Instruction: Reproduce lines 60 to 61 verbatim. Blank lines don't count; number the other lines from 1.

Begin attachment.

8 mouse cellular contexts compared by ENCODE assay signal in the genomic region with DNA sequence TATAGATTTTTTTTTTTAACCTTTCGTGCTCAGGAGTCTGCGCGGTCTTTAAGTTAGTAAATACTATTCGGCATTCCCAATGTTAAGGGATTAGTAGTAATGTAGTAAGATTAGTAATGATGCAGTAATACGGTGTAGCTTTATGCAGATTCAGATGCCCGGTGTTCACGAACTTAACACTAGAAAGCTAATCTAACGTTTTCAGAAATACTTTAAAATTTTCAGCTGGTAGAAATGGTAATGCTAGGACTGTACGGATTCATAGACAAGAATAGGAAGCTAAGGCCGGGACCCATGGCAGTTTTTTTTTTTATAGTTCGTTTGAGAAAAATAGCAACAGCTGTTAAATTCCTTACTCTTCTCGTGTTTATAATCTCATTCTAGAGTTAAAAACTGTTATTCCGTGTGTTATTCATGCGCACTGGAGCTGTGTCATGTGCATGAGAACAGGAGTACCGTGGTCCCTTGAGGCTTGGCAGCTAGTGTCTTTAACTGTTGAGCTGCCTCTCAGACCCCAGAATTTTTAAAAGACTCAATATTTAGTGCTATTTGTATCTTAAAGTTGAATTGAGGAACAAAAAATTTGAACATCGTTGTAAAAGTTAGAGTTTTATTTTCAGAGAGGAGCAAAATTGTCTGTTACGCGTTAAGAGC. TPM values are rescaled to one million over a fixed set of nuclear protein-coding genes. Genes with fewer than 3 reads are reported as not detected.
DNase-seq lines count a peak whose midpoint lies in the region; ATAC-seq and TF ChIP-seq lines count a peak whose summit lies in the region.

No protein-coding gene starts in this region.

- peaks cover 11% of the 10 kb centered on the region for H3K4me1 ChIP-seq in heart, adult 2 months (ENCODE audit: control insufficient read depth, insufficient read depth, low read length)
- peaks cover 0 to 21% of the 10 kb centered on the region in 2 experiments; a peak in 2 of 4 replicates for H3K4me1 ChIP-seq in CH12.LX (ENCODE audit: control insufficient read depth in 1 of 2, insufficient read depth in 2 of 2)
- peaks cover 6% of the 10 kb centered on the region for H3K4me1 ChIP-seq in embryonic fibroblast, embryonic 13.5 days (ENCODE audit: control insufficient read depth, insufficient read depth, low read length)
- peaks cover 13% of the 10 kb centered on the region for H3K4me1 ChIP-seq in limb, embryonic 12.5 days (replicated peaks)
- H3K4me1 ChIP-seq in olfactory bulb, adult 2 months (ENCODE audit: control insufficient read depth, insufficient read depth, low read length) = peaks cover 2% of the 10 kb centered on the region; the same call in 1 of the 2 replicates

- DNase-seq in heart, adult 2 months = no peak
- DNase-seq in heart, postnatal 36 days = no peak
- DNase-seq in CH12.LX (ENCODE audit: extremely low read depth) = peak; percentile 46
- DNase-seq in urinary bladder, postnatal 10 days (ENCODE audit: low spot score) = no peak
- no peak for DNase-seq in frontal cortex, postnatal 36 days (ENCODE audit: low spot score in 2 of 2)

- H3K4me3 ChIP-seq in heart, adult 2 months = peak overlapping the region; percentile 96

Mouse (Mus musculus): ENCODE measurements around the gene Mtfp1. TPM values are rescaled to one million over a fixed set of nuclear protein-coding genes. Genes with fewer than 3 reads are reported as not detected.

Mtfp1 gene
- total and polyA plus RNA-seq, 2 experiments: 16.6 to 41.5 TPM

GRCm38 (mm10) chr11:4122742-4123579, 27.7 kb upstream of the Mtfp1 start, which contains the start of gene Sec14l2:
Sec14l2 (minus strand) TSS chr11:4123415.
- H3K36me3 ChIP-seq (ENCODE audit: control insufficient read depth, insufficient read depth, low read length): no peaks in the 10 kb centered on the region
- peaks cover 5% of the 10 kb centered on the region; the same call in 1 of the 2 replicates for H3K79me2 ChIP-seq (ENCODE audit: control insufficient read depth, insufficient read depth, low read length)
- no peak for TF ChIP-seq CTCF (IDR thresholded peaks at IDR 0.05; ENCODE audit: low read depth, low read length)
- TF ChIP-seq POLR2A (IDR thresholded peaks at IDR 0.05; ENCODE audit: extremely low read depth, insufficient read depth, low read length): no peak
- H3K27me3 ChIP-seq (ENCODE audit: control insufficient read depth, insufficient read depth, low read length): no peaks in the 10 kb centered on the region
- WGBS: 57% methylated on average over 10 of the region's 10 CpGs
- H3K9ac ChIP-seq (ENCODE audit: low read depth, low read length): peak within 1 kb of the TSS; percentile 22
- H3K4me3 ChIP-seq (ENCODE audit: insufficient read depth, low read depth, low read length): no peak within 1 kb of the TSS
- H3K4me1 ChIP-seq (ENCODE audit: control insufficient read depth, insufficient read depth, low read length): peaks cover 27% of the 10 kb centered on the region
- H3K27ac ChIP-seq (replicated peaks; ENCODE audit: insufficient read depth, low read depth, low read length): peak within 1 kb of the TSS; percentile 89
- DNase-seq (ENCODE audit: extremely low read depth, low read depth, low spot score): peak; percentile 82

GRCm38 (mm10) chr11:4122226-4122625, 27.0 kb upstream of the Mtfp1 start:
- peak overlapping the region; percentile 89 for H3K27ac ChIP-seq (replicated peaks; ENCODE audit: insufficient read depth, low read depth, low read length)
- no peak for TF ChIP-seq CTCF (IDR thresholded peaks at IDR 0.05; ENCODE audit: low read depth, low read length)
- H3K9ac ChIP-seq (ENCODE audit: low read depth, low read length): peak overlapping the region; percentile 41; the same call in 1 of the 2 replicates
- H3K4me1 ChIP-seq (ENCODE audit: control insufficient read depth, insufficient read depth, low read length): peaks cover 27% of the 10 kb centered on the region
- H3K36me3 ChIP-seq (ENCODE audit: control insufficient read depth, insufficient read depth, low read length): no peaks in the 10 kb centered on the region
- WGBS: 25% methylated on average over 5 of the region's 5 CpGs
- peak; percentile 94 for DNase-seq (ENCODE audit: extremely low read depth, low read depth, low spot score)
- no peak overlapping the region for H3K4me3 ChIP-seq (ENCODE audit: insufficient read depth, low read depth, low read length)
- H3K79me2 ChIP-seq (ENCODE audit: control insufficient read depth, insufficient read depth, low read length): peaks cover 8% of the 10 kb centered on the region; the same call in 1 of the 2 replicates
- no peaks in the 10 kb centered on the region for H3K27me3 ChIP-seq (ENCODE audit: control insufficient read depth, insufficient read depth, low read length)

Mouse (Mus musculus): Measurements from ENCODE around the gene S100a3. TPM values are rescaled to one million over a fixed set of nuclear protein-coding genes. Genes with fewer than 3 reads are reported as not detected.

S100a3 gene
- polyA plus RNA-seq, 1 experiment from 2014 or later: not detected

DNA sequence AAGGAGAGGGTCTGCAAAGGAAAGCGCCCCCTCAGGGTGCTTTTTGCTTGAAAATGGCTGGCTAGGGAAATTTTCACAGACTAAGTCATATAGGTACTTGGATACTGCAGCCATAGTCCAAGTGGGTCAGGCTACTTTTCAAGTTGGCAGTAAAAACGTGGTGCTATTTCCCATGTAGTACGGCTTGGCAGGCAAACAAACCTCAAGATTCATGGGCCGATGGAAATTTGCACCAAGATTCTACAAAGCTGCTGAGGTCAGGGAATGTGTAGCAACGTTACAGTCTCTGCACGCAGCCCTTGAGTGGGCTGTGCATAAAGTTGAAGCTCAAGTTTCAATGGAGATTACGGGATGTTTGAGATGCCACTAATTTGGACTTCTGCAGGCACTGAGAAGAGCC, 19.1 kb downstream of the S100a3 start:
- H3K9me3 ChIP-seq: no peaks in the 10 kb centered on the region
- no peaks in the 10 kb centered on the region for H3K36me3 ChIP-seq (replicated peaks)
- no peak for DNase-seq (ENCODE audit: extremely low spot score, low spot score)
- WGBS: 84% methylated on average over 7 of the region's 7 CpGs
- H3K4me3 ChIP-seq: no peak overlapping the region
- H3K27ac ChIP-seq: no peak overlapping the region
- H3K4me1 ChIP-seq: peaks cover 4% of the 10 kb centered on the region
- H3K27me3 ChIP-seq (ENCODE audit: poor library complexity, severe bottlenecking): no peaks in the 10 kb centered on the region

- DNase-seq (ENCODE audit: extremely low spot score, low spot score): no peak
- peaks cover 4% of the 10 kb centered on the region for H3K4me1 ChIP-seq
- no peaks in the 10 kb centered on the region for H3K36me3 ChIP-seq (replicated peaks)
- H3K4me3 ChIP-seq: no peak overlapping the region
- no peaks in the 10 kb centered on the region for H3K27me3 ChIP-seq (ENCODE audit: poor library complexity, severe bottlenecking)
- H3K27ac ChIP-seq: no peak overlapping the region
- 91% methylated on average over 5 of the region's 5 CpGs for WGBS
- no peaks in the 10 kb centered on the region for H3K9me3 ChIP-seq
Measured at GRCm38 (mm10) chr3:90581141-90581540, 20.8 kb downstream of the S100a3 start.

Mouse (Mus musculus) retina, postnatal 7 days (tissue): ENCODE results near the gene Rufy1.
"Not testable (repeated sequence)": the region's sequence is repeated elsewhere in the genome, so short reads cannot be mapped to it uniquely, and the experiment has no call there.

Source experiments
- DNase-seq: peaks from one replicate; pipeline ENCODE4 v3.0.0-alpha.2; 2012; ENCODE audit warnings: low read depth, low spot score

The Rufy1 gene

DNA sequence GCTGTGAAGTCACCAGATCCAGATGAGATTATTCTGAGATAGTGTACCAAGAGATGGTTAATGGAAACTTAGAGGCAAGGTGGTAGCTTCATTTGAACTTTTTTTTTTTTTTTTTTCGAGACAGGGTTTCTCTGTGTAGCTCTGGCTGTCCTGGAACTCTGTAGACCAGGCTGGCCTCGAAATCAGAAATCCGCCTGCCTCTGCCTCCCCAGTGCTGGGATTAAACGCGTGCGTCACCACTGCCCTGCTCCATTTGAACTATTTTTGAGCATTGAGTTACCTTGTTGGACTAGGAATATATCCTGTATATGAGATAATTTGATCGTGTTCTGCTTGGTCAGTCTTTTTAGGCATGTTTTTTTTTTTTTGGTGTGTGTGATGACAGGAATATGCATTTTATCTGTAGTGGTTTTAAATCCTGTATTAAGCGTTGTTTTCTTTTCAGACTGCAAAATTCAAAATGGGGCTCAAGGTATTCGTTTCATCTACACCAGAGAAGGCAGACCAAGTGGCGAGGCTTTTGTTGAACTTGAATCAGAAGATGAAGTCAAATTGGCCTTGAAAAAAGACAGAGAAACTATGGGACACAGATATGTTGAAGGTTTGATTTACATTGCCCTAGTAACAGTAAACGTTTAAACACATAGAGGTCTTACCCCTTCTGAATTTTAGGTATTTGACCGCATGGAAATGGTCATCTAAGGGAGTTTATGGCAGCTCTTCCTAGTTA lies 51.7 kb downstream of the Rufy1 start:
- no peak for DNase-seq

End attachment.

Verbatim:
- 91% methylated on average over 5 of the region's 5 CpGs for WGBS
- no peaks in the 10 kb centered on the region for H3K9me3 ChIP-seq